China has launched a second Gaofen 3 C-band satellite, used for remote sensing and Earth observation. The launch was conducted on November 22 at 23:45 UTC from launch pad SLS-2 (South Launch Site-2) of the Jiuquan Satellite Launch Center (JSLC).
The Gaofen-3 satellites are based on the CS-L3000B bus, built for a lifetime of up to eight years. They are equipped with a Synthetic Aperture Radar (SAR) and a data transmission system and utilize Control Moment Gyros (CMGs) for orientation in space.
The Gaofen 3 series are built and developed by the China Academy of Space Technology (CAST), which is part of the China Aerospace Science and Technology Corporation (CASC). They are the main spacecraft production and development center of China and were involved in the launch of the country’s first successful artificial satellite, Dong Fang Hong I.
This satellite is part of the Chinese High-resolution Earth Observation System (CHEOS) program, which was proposed in 2006 and initiated in 2010 with the goal to improve and update China’s Earth observation system.
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To oversee and execute the program, the Earth Observation System and Data Center – China National Space Administration (EOSDC-CNSA) was founded. It is part of the “One belt one road” regional development project of the Chinese government and provides geographical and environmental mapping as well as disaster observation and prevention.
Gaofen 3-02 will work with the original Gaofen-3 satellite, launched in August 2016 to a 735×747 km Sun-synchronous orbit, and will focus on ocean observation with an image resolution of one meter.
The first launch of a Gaofen (“high resolution”) happened in April 2013 on a Chang Zheng 2D. After that, 22 more Gaofen satellites entered service, with the latest installment being the Gaofen-5-02 mission in September 2021.
The vehicle for this mission was the Chang Zheng 4C (Long March 4C is used as the international name). It is 45.8 meters tall with a diameter of 3.35 meters and a liftoff mass of about 250,000 kg — with the majority of this being the first stage.
The Chang Zheng 4C (CZ-4C) is mainly used for low Earth orbit (LEO) and Sun-synchronous orbit (SSO) missions, like this particular one. It can lift 4,200 kg to LEO and 2,800 kg to SSO. The launch mass of this payload is reported to be about 2,779 kg.
The rocket has launched 37 times, including this mission, of which 35 were a success. The last failure occurred in May 2019 after the second stage underperformed for an unknown reason resulting in the loss of the Weixing-33 satellite. The satellite was replaced a year later.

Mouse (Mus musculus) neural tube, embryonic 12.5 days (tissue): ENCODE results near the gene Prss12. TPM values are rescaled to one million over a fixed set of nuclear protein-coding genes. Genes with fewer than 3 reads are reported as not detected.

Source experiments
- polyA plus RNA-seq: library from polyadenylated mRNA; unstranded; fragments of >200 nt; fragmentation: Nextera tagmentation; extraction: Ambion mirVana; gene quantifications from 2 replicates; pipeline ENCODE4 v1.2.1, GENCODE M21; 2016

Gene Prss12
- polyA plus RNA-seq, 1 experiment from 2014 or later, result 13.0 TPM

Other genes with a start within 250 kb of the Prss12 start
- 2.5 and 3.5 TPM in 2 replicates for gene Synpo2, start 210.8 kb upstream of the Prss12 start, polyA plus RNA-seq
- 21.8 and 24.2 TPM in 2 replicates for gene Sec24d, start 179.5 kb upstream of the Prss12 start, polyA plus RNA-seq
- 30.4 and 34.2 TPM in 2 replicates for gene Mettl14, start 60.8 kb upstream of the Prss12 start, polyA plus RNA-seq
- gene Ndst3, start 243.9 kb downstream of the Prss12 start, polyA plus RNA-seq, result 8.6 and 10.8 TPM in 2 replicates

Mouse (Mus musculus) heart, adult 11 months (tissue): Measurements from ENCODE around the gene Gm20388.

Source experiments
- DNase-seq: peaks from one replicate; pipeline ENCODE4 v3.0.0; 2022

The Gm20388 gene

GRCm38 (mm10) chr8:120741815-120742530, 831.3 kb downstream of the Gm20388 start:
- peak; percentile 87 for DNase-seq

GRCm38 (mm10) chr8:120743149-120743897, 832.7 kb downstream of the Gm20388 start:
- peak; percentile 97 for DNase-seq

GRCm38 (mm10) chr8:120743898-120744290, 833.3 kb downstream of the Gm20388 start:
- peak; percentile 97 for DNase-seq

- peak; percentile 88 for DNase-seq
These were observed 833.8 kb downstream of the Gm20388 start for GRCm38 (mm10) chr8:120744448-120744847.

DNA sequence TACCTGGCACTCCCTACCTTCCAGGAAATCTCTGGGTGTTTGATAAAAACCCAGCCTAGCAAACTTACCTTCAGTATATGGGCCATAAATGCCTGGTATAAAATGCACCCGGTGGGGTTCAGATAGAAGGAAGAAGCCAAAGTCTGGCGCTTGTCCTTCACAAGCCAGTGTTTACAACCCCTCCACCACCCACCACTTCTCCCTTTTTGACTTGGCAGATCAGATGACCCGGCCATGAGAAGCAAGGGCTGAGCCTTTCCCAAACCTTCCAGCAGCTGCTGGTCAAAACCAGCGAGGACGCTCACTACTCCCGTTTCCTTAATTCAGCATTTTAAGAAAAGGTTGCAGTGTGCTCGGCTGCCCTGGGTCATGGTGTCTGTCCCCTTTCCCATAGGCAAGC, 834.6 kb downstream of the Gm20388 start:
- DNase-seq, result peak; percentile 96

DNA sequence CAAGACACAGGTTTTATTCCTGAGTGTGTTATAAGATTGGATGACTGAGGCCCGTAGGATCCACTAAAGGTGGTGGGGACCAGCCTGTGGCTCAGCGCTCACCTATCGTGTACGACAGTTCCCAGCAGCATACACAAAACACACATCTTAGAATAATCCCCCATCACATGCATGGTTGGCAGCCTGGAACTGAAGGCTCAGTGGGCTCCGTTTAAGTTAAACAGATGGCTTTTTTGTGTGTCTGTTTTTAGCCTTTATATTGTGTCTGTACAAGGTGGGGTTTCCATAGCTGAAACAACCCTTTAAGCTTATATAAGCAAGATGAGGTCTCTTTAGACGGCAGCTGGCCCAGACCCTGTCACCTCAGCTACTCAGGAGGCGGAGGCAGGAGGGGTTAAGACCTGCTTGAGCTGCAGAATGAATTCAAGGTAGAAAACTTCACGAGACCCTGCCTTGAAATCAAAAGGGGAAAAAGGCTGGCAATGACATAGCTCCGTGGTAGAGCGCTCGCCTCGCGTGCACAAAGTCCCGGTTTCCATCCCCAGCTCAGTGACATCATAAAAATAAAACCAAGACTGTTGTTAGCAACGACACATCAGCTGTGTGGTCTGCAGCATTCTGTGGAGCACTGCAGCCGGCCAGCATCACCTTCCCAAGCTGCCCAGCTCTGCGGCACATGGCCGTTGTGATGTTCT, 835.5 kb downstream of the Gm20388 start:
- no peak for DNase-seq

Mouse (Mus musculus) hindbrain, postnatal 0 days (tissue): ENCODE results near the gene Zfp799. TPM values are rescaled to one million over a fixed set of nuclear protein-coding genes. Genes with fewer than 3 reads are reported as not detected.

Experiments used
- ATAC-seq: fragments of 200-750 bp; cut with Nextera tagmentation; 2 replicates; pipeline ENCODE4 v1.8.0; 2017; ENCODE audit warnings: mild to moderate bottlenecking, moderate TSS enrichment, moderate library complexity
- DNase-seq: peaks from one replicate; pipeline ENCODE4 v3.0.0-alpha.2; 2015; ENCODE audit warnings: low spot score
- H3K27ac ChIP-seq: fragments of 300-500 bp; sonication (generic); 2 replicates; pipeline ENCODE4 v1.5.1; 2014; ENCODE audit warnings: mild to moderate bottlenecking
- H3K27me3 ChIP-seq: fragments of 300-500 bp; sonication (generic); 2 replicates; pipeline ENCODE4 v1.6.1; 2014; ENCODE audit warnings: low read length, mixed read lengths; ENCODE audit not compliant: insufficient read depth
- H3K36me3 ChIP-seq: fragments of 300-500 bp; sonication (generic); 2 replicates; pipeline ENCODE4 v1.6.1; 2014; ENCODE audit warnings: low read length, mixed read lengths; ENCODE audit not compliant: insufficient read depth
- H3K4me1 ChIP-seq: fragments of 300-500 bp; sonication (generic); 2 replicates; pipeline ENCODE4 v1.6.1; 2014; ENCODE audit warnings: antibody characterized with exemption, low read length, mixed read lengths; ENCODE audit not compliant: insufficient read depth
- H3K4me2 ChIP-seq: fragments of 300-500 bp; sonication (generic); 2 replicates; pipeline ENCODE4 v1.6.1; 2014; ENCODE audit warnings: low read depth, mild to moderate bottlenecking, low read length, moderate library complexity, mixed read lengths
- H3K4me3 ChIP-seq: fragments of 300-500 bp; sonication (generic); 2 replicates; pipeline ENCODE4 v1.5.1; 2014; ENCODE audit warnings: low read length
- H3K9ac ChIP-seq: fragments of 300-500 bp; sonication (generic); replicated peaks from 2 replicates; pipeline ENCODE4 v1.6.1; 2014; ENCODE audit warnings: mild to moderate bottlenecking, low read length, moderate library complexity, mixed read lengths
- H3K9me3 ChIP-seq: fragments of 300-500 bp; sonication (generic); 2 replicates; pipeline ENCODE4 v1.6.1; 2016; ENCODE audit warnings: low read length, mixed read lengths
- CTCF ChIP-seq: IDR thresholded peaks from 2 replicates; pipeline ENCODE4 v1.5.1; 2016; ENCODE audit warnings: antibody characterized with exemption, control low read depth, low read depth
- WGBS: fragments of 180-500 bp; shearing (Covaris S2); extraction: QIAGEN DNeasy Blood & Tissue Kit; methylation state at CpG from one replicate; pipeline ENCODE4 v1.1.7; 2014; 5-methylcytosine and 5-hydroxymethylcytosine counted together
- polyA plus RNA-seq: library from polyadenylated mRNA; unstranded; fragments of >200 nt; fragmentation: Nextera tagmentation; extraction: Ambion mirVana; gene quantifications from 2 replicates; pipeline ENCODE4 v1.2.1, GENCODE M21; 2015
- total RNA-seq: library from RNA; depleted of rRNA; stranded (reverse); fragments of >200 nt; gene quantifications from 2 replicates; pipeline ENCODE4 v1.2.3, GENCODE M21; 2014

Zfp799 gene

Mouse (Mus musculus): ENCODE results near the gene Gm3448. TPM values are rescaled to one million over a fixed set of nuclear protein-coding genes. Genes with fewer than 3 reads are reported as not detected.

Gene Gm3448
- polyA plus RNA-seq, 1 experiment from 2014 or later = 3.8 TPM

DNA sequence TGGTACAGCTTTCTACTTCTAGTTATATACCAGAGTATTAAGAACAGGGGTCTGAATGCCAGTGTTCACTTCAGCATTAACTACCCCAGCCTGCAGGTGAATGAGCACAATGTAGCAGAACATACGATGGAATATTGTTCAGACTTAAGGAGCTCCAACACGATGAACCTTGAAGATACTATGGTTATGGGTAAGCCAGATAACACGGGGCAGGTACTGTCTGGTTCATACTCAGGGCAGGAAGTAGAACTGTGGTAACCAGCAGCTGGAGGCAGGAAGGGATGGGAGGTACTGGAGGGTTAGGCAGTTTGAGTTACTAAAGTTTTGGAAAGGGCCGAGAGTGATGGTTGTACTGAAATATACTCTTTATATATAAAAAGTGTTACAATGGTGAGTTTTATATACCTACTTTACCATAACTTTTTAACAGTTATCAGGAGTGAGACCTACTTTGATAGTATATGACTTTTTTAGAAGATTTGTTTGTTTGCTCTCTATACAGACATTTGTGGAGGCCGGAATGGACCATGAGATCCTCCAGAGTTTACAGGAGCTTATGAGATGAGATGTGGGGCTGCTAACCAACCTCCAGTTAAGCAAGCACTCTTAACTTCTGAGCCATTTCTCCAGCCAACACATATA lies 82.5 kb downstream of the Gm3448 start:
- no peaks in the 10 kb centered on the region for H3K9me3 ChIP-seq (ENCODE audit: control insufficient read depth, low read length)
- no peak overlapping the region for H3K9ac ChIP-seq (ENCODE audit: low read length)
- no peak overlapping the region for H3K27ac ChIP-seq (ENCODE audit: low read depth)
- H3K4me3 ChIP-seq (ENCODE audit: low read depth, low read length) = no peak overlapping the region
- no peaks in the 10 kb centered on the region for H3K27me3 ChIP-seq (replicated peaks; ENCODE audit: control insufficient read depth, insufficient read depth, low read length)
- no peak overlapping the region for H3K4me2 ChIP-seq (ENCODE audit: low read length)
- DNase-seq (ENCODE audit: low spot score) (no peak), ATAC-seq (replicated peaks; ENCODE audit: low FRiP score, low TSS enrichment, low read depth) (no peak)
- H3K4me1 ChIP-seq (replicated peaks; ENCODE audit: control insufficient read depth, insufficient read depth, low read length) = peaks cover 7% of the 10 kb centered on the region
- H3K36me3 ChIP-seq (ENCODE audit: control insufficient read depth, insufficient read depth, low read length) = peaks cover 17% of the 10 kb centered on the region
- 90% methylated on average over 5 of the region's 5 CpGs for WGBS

The first stage of the CZ-4C stands 27.91 meters tall and has a liftoff mass of 182,000 kg. It is powered by four YF-21C engines which run on dinitrogen tetroxide and unsymmetrical dimethylhydrazine. This combination was also used in the Dongfeng 5 missiles, from which the CZ-4C was developed.
The engines provide a liftoff thrust of 2,961.6 kN and a specific impulse of 260 seconds. The four engines are an updated version of the YF-21, which originally flew on the Chang Zheng 2A. Variants of the engines are used on the Chang Zheng 2, 3, and 4.
The second stage, with a length of 10.9 meters and the same diameter, uses a single YF-22C engine that produces a thrust of 742.04 kN along the four YF-23C vernier engines to steer the second stage on its way to orbit. In this configuration, the whole set of engines is called the YF-24C. It runs on the same fuel as the first stage.
The last stage has a smaller diameter of only 2.9 meters and a length of 14.79 meters. Its one YF-40 gas generator engine runs on the same fuel combination as the first two stages, but with a thrust of 100 kN and a specific impulse of 412 seconds, it is used to place payloads into the desired orbit.
The rocket flew from the JSLC, which was first opened in 1958. It is named after the nearby city of Jiuquan in Gansu Province and is used for a variety of launch vehicles. It consists of three launch areas with six pads. Currently, the center supports launch capabilities for the CZ-2C/2D/4B, the CZ-4C, and CZ-11.
While the modern Wenchang Spacecraft Launch Site of China is closer to the coast, so launches do not potentially endanger populated areas, the launch complex at Jiuquan is inland. This can cause issues with falling rocket stages that can be a threat to villages under the rocket’s flight path.
Overall, this mission was the 45th Chinese launch in 2021, with two more planned this week in the Ceres-1 mission on November 24 and a Chang Zheng 3B/E launch on November 26.
(Lead image: A Chang Zheng 4C lifts off with Gaofen 3-02)
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